Tina Barr


His length splayed on the trail’s black-bottom
he turned, opened his mouth, white inside: 
cottonmouth. My friends, who grew up 
in Memphis, said he’d track us, come after, 
so we backed away. 

                                At lunch, Shelby tells me
her mother died when she was twenty-one, father
gone. In the living room, a cop, her uncle, and
a lawyer, who slid a piece of paper across the 
coffee table. She didn’t know what she’d signed. 
Ten years later, she tracked down the officer
who’d been called to the house. I remember, 
he said into the phone, she was murdered. 
Shelby went to Memphis, but when he’d sat 
down across a coffee, the cop denied it.  

all learned to spell Mississippi, before we’d left 
second grade, that rhythm, in three segments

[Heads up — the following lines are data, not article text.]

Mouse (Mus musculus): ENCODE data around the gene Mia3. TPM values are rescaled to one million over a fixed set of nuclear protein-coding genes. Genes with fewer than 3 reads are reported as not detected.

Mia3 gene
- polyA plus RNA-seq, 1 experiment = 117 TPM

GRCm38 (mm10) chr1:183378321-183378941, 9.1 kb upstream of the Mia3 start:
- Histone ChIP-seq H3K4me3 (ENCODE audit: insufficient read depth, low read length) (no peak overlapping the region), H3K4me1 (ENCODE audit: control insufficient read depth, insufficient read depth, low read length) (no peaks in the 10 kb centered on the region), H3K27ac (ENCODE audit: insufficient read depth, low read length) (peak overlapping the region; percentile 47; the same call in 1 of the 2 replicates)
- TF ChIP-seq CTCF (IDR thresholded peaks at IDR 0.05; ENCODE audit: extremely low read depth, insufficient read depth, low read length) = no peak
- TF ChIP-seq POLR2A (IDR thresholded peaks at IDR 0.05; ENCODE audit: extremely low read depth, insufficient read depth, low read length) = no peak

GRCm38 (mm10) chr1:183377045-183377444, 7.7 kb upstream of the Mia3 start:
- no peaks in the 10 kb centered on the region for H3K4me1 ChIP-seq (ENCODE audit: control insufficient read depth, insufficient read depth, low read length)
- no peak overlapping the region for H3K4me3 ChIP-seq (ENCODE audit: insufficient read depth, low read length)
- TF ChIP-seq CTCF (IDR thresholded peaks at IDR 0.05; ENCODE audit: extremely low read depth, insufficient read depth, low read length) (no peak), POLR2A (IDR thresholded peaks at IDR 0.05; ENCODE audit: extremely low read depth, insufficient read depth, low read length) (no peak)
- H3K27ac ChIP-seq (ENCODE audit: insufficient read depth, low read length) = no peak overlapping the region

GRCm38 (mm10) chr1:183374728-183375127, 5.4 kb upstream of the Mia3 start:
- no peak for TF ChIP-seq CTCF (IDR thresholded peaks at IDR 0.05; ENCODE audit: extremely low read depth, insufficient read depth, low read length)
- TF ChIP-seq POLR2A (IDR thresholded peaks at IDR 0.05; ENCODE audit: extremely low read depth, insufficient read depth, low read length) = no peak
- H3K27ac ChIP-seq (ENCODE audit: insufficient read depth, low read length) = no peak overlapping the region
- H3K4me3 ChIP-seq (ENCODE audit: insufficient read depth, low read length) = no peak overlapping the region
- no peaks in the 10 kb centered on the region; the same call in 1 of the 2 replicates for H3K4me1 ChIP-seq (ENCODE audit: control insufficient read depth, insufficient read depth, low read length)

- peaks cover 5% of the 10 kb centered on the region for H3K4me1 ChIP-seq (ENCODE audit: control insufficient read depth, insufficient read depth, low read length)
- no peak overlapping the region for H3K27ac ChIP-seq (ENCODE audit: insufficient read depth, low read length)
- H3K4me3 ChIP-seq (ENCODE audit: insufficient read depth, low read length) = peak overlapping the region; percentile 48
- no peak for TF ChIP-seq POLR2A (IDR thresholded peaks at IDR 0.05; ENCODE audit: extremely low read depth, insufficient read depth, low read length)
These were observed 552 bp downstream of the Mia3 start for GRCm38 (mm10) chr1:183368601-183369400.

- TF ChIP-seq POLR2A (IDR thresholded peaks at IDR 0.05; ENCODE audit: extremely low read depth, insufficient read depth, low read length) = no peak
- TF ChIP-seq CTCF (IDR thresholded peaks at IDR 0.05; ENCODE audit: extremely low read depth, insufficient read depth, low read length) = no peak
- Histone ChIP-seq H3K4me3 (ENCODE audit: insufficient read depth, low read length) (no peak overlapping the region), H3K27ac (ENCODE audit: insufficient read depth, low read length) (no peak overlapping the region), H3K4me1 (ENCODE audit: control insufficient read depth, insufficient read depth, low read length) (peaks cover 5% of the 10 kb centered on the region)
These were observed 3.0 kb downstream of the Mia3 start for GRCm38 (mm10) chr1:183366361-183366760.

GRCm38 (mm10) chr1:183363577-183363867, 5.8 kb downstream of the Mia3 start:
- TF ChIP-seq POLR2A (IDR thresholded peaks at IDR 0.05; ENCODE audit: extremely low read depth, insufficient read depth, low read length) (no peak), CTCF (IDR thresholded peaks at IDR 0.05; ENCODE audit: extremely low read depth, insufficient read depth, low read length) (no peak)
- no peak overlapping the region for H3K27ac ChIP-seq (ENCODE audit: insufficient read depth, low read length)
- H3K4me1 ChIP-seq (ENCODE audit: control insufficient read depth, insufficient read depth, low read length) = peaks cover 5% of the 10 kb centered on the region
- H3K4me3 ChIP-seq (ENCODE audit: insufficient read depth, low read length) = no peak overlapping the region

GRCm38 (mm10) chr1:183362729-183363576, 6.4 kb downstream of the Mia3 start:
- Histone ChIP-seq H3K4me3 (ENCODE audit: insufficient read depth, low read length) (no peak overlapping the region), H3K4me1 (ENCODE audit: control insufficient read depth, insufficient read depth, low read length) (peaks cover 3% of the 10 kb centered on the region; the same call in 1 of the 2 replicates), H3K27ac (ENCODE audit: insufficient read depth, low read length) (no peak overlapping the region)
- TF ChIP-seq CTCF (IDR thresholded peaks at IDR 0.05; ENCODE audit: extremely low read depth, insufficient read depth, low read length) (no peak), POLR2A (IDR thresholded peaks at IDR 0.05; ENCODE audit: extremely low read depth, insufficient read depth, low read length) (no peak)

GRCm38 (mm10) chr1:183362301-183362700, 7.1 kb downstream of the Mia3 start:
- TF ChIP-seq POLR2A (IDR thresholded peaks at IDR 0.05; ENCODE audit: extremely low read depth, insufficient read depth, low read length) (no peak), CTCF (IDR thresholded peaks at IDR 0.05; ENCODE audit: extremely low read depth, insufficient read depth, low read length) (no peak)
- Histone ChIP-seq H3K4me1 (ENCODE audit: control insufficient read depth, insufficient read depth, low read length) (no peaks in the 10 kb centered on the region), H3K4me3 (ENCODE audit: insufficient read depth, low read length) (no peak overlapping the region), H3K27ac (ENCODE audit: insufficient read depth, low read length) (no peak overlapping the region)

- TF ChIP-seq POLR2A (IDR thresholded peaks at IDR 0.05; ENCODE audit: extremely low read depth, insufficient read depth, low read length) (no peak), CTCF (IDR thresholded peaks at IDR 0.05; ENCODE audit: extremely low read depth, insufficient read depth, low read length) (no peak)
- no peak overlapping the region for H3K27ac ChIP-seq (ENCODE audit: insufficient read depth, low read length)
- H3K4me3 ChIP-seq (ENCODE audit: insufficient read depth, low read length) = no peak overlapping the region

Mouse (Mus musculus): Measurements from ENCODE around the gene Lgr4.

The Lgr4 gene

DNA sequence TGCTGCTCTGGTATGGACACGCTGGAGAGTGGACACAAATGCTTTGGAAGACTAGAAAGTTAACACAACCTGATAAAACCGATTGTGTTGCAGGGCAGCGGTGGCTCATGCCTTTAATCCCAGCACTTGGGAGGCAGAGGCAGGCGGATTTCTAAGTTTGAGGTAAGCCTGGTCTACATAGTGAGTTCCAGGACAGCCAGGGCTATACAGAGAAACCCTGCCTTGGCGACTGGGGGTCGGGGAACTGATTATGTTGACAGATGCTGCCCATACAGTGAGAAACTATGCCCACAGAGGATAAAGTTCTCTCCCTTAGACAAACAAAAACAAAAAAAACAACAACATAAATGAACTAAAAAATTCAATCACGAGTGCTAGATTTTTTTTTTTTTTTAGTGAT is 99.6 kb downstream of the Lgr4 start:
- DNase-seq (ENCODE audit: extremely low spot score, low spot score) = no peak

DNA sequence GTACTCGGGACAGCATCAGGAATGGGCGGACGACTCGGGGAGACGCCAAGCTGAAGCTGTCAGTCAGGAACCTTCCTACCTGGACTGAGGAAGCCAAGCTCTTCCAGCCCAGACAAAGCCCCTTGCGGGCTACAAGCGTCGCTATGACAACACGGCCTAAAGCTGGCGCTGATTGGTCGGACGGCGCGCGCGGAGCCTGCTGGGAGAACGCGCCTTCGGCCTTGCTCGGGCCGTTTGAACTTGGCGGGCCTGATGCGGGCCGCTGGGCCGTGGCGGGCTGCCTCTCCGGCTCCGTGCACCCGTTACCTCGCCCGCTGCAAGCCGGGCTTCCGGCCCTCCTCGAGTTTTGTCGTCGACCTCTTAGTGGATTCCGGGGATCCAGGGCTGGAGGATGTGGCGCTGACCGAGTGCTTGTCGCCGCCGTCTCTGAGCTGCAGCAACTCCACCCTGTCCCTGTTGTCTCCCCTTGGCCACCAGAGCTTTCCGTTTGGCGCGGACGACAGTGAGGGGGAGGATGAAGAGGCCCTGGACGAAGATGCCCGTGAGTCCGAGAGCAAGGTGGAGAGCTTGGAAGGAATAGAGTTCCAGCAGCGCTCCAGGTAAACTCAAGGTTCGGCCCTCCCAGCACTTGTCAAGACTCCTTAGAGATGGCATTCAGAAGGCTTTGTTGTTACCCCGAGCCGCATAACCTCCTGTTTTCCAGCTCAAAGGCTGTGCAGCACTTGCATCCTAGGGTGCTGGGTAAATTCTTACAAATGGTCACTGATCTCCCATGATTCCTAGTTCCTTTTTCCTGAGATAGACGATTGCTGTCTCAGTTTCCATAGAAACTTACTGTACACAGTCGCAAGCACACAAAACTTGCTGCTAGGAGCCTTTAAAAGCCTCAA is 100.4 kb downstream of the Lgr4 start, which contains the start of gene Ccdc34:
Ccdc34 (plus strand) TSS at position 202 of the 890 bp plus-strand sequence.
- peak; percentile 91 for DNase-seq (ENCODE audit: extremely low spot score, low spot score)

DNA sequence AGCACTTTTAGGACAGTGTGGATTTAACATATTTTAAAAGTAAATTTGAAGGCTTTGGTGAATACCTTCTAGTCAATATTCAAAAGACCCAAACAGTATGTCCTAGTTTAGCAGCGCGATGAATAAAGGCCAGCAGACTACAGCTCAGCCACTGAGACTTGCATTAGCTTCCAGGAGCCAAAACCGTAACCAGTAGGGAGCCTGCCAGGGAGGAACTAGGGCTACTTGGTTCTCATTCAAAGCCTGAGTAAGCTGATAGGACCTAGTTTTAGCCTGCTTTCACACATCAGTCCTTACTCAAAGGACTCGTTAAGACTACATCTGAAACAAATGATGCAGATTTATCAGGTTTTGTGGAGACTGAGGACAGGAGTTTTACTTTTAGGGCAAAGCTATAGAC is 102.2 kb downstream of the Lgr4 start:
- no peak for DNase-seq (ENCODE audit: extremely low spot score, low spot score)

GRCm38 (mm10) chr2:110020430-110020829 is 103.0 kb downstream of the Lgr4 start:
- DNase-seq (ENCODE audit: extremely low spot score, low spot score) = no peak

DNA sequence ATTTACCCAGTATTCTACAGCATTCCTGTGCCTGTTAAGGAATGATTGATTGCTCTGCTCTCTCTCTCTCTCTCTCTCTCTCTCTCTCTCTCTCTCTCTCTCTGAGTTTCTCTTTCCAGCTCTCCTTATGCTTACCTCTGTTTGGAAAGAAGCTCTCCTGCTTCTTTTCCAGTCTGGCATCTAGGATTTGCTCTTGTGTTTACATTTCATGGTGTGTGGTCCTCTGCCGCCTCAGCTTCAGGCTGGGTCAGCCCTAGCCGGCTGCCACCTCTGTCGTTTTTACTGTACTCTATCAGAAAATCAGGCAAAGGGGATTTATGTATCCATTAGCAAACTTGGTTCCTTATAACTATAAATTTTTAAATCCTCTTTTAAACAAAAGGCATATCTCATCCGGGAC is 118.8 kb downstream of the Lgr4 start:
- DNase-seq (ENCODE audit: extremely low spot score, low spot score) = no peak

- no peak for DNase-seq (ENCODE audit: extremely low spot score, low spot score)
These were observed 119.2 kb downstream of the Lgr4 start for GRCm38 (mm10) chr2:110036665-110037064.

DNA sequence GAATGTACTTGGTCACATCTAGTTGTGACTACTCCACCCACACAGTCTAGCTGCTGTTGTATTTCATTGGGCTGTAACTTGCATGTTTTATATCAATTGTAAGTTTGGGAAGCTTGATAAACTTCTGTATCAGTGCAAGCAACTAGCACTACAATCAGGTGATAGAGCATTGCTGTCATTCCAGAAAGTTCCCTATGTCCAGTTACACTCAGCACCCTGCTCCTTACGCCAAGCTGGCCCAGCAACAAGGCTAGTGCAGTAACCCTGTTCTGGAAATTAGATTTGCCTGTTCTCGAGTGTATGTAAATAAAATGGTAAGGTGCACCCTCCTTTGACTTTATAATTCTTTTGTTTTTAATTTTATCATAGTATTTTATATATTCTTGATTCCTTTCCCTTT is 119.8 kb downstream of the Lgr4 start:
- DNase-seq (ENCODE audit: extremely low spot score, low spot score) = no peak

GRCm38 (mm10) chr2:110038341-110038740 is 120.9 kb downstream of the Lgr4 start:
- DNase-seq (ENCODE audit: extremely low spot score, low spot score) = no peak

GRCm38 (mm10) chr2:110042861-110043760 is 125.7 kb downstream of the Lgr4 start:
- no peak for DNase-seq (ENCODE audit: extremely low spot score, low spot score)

of sound. The river I roller bladed beside so 
swollen trunks were five feet deep in it. But 
in spring white filaments, tufts, banked its slope: 
cottonwood. Another name I read before I saw it, 
like cottonmouth.

                             What came out of the cop’s mouth 
was padded in lies. Shelby’d signed away the state’s 
request for an autopsy. My pet boa, Artemis, never 
hissed, just lunged from her tank at my hand,
left the imprint of tiny teeth, a bruise in the fat
pad at my thumb’s base.  

                                        In Libya, we’ve already
tested robo-dogs. On spiky feet, roughly the shape
a kid would make from an Erector set, Spot can trot
in packs, sensors attuned to hearts pumping, breath.
A warm yellow, four legs, body, an upright head,
armed, ready to take aim. For police units, they’re 
superman blue.